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Harvard Business Review Leader’s Handbook (1. Building a Unifying Vision)


Make an Impact, Inspire Your Organization, and Get to the Next Leve
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Your role as a leader is to shape a compelling vision to fit your organization (or unit, or team) and its environment, and then recraft it periodically as conditions change.

The practice of making a vision is challenging because:

  • It can be hard to determine where it’s the right time to develop a new vision; you don’t want to do it too often and risk burnout, or not often enough and risk complacency.
  • It’s easy to be too timid in setting a vision; to do its job, a vision must be bold.
  • Many of your colleagues and constituents will have competing ideas and points of view and you’ll need to corral these into a coherent direction.
  • The process can be time-consuming, so you’ll have to carve out time to focus on creating the vision while dealing with shorter-term issues that will seem more urgent and compelling.
  • Assuming you are not the CEO, you’ll need to connect the vision for your specific team or business unit to your company’s overall vision, without losing the overall energy and meaning of the broader vision. Sometimes this is just a smaller version of the corporate vision, but it can be supportive while somewhat different.

As part of this practice, leader need to first understand what a good vision is; they then need to lead a process for determining the vision for their organization or unit.

Creating a Vision for the World Bank

Our dream is a world free of poverty.

  • To fight poverty with passion and professionalism for lasting results
  • To help people help themselves and their environment by providing resources, sharing knowledge, building capacity, and forging partnerships in the public and private sectors
  • To be an excellent institution able to attract, excite and nurture diverse and committed staff with exceptional skills who know how to listen and learn

The power of the World Bank’s vision was not just a matter of framing strategy and building engagement, however. It also was unifying, allowing the Bank to leverage the contributions of its individual employees at scale.

What is a vision?

A vision is a picture or snapshot of what the organization or your unit wants to accomplish over the next several years or where its efforts are pointing it in the long term. The vision conveys a direction – not how to get there (that’s strategy), nor the immediate measurable goals that drive performance, but a context within which specific strategies and goals can be framed.

MissionValuesVision
What it isReason for organization’s existenceOperating guidelines for how organizational members behaveAspiration of what the organization wants to accomplish; gives individuals a connected sense of purpose
Time frameEnduringEnduring but with specific emphasis depending on the timesRefreshed and revised as the environment changes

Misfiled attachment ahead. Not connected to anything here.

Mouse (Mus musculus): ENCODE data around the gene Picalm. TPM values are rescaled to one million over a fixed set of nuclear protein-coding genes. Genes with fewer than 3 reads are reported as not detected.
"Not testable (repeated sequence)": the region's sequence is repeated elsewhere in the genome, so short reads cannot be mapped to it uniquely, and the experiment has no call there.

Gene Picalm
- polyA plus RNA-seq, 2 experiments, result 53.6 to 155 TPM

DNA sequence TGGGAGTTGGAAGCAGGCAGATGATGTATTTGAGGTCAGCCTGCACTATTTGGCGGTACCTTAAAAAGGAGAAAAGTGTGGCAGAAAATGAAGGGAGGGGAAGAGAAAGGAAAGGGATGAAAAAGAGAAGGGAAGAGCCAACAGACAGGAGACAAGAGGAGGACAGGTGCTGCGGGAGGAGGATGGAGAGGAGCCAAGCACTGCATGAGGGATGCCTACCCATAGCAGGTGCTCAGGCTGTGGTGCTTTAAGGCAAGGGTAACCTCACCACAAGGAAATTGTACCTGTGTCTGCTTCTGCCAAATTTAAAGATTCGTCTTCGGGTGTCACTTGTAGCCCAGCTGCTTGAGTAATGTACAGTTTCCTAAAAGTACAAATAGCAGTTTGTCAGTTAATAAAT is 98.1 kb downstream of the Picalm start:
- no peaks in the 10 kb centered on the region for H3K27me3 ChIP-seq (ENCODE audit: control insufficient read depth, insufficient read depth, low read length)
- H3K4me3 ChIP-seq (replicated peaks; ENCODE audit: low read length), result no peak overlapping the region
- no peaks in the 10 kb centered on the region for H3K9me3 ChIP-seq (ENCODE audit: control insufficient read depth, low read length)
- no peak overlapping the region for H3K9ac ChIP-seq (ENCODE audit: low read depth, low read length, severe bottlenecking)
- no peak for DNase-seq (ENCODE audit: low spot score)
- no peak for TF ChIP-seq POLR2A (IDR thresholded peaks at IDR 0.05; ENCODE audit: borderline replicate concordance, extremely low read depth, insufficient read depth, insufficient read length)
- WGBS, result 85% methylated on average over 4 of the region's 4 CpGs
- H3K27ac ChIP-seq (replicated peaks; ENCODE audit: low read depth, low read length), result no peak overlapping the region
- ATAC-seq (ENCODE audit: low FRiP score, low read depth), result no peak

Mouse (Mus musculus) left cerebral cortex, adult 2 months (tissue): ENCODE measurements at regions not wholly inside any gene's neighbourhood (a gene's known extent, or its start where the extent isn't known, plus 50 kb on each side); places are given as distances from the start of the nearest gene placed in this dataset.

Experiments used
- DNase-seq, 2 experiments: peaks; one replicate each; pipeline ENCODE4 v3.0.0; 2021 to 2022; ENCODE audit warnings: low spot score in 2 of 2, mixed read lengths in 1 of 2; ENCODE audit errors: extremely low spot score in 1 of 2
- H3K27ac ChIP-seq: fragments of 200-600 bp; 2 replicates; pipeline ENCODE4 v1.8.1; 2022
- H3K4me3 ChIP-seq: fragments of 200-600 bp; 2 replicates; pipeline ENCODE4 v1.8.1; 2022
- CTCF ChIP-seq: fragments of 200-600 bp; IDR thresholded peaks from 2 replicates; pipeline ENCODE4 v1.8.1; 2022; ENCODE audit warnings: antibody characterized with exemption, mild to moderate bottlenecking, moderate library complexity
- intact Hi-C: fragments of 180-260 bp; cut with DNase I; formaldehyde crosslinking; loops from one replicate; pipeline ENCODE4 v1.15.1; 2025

StyleLegalisticClear and descriptiveEmotional and simple
How it is usedProvides criteria for determining whether to engage in certain lines of business or marketsprovides basis for discussion of personal performance and deciding on ambiguous ethical situationsProvides the context for strategy and goal setting

What makes a vision compelling?

A good vision is aspirational, almost dreamlike, simple, and compelling. It’s the kind of statement that should make you want to be part of the organization, to join in the pursuit of that vision. It has emotional resonance. The vision also must be clear: if it’s confusing or vague, nobody will follow it. Finally, it must be bold: you must push your organization to look to the future, see around corners, and point toward something audaciously far in front of it.

Criteria for organizational vision

  • Conveys a picture of the future
  • Bold
  • Simple and clear
  • Emotionally compelling
  • Aspirational
  • Provides context for strategic planning

Boldness

For the most compelling vision, going bold doesn’t mean financial success, but rather striving for an exciting contribution to customers or to society.

The vision cascade

Crafting your vision

Step 1. Determine whether the time is right

When to develop a new vision

Finding the capacity to do this isn’t easy, particularly since most leaders already are starved for time. Carving out additional time to devote to vision is hard and can easily be put off until later. So set aside a particular time each year to reflect on your vision and think about whether it still fulfills its purpose.

When to stay the course

Don’t be too fast to reset your organization’s path. Many visions will last for years and don’t need to be changed significantly. The amount of time and work it takes to create a vision is significant – and can actually be destructive if you are pivoting too quickly – so it might be that al you need to do is make sure that everyone understands it.

How to gauge whether you need a new vision